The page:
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Start-up aims for easier e-commerce sites

An enterprise software start-up is gearing up to launch a Java-based Web-development product that promises to speed the creation and management of e-commerce sites.

An enterprise software start-up is gearing up to launch a Java-based Web-development product that promises to speed the creation and management of e-commerce sites.

InstantObjects will launch its flagship product February 1. The product's several components form a layer between a firm's Web server and databases. They are:

  • InstantModeler, a graphical user interface (GUI) that lets site administrators manage the extraction of data and its presentation on the site.

  • InstantDBA, which simplifies the management of site databases.

  • InstantCommerce, a GUI for managing billable items. The component can either link to a site's current billing system, or use the embedded CyberSource credit card clearing system.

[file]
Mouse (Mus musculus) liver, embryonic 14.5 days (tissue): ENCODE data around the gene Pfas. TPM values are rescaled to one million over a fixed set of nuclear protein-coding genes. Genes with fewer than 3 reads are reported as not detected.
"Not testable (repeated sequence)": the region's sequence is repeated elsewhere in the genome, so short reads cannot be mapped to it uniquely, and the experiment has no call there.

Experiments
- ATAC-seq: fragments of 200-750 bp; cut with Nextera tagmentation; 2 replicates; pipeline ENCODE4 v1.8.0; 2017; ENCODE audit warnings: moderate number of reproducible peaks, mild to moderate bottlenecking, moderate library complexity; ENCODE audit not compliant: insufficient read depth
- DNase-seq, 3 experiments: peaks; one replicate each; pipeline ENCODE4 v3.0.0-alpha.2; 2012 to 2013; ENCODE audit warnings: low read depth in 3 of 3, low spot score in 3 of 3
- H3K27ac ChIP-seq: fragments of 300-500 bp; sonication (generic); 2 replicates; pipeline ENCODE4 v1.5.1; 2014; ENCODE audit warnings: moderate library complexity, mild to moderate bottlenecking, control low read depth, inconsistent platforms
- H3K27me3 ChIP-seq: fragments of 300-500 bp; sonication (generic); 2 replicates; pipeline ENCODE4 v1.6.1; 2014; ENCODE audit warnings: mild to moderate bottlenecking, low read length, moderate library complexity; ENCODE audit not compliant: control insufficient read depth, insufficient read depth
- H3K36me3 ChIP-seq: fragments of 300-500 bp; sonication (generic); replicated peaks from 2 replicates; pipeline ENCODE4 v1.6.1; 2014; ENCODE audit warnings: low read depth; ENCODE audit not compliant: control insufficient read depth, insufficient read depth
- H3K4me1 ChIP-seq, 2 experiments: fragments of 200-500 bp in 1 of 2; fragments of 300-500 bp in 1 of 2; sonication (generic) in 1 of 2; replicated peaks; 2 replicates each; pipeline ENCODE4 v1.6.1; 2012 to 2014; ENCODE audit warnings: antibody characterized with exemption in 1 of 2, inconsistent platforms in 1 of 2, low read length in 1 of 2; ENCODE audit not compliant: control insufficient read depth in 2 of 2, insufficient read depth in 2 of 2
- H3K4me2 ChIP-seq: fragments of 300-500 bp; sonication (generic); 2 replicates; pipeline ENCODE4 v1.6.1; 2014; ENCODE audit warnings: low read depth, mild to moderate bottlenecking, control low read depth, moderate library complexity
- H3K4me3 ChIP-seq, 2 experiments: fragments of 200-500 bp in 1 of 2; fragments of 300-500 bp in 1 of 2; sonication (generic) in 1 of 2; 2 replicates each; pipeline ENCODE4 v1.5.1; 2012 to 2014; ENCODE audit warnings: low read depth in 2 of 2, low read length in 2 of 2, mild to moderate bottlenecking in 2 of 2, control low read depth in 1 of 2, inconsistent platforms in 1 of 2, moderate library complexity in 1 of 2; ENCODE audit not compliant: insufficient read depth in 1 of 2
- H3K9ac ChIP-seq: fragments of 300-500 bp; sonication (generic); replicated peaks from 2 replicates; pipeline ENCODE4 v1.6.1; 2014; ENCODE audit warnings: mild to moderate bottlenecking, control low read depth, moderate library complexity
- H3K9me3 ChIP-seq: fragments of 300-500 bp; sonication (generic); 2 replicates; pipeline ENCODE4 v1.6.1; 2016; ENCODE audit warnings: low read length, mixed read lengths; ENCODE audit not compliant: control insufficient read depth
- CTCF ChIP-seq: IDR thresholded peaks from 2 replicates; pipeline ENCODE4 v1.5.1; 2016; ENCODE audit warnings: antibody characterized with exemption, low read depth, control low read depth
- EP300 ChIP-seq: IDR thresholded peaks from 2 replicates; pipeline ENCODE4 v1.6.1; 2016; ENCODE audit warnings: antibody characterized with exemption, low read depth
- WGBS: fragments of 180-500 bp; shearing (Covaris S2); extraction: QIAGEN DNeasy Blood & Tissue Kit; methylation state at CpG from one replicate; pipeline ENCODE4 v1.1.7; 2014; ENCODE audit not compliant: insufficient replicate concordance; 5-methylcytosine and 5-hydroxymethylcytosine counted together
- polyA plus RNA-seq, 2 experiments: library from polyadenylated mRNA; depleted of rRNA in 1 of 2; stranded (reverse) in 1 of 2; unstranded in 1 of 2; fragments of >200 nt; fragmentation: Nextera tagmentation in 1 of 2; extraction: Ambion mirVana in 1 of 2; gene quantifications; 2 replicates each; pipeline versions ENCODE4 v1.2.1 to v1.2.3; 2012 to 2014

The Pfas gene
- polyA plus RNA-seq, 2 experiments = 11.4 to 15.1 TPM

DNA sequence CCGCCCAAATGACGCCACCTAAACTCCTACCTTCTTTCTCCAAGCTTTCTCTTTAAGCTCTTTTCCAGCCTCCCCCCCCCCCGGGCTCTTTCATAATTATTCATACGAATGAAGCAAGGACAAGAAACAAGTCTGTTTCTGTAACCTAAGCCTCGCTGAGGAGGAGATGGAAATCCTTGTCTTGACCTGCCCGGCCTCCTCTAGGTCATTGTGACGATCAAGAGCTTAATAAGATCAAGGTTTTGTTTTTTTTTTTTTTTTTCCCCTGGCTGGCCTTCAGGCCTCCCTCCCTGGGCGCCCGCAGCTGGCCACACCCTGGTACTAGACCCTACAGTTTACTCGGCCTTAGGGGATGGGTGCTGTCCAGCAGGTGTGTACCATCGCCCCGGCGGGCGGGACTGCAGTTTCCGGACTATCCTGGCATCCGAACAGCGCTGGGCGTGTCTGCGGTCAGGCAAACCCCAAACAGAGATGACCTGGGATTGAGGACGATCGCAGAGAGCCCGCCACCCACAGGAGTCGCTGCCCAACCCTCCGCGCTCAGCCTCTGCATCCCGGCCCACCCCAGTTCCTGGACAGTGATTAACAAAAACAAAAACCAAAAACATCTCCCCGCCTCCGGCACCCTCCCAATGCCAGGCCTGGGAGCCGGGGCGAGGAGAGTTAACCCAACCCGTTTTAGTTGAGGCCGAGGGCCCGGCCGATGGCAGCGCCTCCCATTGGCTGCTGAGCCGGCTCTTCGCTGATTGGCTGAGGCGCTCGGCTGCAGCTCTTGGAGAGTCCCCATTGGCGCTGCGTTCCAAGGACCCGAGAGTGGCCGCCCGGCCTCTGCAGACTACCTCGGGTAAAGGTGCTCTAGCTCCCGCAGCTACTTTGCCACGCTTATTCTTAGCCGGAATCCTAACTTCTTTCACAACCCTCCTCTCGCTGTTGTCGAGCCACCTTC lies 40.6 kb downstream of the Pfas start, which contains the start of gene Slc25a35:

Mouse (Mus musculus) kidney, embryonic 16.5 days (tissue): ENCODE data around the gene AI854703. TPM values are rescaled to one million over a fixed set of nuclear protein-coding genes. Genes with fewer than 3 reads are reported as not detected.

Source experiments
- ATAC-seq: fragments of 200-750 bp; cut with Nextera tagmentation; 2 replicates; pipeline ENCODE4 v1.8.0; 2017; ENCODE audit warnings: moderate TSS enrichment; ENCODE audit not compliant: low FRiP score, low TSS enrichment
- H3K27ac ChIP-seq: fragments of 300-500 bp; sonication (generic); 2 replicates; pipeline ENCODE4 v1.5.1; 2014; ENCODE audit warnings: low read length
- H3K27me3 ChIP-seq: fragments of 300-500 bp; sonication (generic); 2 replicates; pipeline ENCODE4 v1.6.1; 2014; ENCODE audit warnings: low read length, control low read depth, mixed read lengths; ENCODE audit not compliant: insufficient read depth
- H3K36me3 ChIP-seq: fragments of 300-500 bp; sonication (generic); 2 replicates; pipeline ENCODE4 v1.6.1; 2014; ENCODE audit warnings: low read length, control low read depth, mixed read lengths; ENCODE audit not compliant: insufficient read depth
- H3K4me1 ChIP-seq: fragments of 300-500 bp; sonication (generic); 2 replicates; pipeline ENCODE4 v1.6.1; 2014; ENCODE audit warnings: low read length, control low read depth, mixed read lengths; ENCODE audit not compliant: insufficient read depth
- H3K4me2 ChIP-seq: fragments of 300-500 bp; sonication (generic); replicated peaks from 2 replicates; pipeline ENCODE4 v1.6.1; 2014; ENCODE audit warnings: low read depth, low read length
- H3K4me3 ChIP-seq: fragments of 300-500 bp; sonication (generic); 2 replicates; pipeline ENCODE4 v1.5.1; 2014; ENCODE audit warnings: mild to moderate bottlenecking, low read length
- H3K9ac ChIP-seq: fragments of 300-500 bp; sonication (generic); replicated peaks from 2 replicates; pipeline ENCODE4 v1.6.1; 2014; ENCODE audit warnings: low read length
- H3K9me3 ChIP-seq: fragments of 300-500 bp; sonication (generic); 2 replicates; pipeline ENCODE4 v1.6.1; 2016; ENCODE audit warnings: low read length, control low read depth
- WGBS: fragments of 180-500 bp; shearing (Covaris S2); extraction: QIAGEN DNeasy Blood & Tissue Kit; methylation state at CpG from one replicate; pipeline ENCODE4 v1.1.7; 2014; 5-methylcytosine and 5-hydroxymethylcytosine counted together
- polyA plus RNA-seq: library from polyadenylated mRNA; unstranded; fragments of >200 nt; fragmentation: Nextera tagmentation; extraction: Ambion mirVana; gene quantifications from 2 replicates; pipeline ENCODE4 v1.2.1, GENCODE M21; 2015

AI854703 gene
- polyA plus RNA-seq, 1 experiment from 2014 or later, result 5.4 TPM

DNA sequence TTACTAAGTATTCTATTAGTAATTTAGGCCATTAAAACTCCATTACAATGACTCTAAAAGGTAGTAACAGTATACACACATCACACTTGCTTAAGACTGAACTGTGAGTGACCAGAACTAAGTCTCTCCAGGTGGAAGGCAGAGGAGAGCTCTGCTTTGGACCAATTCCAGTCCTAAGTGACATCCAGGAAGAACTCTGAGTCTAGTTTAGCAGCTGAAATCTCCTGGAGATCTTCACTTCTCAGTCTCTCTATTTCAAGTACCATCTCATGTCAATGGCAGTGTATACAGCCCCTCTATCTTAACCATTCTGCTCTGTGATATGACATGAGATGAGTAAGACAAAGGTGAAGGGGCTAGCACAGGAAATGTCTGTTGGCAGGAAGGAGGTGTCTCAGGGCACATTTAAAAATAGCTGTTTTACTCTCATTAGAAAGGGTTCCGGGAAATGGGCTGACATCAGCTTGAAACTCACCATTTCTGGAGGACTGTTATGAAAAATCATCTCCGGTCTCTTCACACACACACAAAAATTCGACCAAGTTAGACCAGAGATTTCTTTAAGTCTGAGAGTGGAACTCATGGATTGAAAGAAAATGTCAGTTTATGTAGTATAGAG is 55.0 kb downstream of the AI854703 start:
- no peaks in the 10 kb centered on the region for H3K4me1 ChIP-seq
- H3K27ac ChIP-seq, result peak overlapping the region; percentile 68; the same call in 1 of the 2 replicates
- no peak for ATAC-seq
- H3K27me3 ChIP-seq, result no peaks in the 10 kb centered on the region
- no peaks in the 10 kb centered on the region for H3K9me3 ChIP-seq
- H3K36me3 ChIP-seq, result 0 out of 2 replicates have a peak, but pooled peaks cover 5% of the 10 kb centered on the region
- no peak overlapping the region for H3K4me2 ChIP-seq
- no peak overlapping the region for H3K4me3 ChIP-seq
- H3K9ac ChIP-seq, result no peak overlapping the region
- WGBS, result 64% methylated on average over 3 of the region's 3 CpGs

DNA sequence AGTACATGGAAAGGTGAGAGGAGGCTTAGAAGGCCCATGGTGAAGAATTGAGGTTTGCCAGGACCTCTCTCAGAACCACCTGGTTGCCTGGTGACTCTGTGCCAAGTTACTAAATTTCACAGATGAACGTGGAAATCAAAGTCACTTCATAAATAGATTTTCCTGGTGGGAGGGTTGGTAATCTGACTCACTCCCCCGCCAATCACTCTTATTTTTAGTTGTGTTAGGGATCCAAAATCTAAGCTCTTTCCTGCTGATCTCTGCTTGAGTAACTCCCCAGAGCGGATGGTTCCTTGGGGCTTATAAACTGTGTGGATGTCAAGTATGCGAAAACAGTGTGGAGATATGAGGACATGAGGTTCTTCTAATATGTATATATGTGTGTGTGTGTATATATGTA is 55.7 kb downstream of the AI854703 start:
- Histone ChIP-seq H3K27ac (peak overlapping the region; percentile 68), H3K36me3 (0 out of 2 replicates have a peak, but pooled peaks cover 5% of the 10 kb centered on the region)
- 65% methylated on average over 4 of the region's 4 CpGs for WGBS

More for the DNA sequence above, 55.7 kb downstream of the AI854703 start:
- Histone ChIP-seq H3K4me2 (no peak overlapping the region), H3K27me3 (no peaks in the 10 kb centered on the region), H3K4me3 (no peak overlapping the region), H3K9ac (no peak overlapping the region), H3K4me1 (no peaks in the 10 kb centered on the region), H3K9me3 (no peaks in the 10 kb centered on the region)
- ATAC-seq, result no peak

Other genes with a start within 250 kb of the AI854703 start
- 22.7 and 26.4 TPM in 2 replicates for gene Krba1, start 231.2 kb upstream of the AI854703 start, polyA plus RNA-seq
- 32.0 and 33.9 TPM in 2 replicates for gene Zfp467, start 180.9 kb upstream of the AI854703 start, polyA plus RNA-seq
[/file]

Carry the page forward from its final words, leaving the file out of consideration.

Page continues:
• InstantServer, a Java- based Web application server that links information culled from databases to the Web site's user interface.

  • InstantExtractor, which formats data from databases and ships it to the InstantDBA.

  • InstantSite, a collection of user interfaces Web developers can sample for use in their own design.

    The product also comes with a set of components for site features like registration, search, banner-ad support, and agenting.

    InstantObjects is betting that Web developers will opt to buy rather than build these various components.

    "The hard part is getting all these components to work in synch," said InstantObjects' chief executive Alan Mutter. "The only way to get something like what we're offering is to build it yourself."

    InstantObjects is compatible with the Unix, Windows NT, and Macintosh operating systems. Prices begin at $35,000 per processor.

    Founded in 1994 and headquartered in San Francisco, InstantObjects is funded by Toronto Star; JAFCO America; Canaan Partners; Intel; Softbank; Weiss, Peck and Greeer; and Charter Ventures. The company formerly was known as Electric Classifieds.